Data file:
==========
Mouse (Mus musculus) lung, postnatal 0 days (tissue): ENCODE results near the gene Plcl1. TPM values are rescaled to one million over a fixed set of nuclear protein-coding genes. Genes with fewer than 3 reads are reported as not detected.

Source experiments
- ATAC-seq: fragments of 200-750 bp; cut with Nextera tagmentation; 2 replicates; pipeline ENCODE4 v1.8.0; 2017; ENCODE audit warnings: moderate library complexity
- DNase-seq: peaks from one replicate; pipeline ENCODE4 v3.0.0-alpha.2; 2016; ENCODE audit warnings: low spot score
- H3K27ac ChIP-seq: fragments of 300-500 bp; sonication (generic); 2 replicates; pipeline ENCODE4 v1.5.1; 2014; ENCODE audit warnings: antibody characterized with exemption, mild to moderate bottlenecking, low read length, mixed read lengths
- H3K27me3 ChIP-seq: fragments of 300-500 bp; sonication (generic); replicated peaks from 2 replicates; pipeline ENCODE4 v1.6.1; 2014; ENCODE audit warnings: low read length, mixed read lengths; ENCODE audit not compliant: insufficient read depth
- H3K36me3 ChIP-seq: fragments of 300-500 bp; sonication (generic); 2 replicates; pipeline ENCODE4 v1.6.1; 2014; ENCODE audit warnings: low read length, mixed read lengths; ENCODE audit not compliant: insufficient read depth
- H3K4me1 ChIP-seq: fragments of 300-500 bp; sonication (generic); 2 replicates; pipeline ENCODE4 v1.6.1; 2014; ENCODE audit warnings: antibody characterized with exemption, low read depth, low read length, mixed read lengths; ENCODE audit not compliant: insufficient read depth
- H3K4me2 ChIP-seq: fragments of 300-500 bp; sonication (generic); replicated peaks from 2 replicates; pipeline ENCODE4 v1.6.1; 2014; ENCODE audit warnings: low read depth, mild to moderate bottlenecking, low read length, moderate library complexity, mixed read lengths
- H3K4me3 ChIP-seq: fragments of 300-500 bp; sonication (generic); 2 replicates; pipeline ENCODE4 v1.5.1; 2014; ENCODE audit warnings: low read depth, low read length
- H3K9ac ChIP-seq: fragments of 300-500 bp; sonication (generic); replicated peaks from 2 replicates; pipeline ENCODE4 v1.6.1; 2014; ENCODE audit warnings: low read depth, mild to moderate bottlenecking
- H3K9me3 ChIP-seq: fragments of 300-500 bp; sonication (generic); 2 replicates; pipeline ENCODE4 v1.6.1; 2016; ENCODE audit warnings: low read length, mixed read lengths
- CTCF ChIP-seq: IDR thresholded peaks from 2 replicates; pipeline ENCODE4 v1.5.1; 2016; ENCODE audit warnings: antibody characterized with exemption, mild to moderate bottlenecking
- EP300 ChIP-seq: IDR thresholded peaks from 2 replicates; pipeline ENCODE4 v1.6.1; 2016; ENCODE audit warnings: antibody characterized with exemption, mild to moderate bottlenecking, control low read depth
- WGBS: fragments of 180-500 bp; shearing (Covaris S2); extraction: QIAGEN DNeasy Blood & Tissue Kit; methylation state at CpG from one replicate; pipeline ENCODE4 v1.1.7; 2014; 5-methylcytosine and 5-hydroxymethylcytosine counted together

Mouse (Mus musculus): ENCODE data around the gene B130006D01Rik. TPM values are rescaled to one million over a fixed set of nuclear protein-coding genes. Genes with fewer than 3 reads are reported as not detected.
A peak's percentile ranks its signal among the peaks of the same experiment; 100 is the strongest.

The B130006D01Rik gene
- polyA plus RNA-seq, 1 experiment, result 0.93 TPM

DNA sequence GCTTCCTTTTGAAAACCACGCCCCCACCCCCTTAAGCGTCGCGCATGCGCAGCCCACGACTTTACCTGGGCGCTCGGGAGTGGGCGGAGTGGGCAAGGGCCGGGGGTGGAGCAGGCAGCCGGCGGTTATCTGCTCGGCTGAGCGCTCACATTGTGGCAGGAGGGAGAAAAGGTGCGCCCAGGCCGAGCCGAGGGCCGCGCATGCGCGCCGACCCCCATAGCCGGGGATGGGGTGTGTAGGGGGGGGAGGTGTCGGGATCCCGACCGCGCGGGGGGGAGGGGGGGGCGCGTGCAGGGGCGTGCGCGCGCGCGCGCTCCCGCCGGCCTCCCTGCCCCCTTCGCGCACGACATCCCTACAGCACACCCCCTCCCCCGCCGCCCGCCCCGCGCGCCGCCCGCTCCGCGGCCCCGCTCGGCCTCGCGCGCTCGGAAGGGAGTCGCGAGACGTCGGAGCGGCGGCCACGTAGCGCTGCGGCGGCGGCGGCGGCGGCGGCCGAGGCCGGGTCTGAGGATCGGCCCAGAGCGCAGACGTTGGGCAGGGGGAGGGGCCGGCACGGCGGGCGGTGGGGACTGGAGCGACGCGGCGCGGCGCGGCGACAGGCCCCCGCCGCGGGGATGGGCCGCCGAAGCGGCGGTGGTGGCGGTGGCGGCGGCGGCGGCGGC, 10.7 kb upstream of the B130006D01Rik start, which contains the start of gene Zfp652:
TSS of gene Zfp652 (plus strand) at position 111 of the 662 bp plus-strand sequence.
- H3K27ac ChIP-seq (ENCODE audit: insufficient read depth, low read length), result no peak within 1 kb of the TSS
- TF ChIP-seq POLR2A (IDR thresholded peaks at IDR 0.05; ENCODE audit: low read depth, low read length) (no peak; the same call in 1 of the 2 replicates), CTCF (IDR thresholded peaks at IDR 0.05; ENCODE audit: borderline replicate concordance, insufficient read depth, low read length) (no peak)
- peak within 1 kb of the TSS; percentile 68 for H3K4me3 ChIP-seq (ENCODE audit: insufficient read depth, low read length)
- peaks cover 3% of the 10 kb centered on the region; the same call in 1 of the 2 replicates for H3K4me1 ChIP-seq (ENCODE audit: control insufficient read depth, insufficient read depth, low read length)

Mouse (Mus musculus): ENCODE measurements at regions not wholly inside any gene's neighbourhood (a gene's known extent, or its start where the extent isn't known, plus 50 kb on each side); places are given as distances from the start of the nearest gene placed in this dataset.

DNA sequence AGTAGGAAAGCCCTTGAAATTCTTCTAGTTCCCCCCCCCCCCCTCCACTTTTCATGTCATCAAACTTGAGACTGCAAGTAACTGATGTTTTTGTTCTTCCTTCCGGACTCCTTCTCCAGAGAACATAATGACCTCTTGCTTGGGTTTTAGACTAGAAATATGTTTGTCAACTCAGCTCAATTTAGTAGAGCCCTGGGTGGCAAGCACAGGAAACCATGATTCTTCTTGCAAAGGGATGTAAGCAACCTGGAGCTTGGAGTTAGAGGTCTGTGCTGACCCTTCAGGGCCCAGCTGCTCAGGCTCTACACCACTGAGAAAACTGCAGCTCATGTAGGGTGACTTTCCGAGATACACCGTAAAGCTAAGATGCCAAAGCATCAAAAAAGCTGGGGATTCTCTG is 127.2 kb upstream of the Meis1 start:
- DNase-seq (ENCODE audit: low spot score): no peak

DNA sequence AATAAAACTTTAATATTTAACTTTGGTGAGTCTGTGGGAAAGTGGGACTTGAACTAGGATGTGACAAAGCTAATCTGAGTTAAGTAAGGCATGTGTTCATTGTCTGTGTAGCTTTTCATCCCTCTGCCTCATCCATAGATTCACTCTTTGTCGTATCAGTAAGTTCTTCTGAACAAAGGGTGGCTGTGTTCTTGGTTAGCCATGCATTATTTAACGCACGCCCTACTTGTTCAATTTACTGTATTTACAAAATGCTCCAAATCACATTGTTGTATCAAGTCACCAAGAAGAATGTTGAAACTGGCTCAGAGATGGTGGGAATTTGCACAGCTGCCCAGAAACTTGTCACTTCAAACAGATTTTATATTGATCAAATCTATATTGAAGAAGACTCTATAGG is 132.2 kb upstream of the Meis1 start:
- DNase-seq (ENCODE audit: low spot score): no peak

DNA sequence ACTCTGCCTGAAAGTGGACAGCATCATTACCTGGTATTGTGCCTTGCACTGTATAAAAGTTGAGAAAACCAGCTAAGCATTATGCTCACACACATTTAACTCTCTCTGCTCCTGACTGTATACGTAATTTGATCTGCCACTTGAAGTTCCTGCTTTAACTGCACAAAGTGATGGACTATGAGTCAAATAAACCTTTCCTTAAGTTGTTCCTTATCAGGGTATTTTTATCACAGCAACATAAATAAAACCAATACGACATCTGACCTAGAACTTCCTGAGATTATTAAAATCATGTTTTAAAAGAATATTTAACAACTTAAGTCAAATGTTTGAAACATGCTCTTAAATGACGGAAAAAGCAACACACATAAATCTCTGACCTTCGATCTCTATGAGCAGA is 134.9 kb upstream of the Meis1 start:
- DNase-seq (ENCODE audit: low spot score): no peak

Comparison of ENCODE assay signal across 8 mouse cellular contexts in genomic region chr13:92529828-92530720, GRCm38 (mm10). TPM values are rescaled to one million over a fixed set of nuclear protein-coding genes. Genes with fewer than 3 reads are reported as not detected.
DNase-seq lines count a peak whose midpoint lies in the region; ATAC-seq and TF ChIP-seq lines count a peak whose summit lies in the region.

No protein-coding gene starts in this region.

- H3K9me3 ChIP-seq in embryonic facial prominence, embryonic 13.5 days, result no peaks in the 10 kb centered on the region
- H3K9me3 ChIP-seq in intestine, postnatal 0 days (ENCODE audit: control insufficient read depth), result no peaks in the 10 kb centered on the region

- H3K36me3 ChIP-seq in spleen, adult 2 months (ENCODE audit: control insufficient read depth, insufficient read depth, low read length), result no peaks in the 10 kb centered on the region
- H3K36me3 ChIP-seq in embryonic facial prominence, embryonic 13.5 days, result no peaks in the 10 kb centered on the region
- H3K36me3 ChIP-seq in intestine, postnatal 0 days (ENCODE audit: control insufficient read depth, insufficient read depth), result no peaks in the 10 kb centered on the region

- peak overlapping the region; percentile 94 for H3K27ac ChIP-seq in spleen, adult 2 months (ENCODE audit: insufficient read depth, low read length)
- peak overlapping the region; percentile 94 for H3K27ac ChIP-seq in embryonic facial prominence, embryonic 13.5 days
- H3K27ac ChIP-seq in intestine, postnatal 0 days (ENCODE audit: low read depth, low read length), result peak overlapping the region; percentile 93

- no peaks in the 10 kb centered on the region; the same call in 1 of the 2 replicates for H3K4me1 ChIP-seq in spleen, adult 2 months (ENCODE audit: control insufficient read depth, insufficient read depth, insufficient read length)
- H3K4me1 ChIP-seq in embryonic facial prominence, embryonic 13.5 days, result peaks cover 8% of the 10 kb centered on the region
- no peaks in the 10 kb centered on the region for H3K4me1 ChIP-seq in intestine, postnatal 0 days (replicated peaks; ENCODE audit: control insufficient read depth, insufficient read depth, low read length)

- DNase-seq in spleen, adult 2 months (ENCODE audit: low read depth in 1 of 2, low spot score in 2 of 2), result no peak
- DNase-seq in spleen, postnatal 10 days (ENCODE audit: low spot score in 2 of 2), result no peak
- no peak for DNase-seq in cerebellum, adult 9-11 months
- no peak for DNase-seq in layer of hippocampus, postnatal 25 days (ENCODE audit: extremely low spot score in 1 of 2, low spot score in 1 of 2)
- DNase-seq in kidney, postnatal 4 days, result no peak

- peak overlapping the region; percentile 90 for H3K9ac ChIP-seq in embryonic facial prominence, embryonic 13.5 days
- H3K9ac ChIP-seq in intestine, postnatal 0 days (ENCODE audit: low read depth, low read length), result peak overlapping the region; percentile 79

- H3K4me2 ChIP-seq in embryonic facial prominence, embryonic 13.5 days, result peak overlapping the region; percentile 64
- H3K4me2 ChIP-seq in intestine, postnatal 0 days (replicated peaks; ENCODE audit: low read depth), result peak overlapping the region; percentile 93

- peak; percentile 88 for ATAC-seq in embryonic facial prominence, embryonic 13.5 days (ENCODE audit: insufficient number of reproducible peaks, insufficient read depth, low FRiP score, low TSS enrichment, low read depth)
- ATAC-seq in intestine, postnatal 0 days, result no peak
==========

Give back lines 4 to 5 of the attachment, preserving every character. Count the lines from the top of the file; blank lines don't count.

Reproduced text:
- DNase-seq: peaks from one replicate; pipeline ENCODE4 v3.0.0-alpha.2; 2016; ENCODE audit warnings: low spot score
- H3K27ac ChIP-seq: fragments of 300-500 bp; sonication (generic); 2 replicates; pipeline ENCODE4 v1.5.1; 2014; ENCODE audit warnings: antibody characterized with exemption, mild to moderate bottlenecking, low read length, mixed read lengths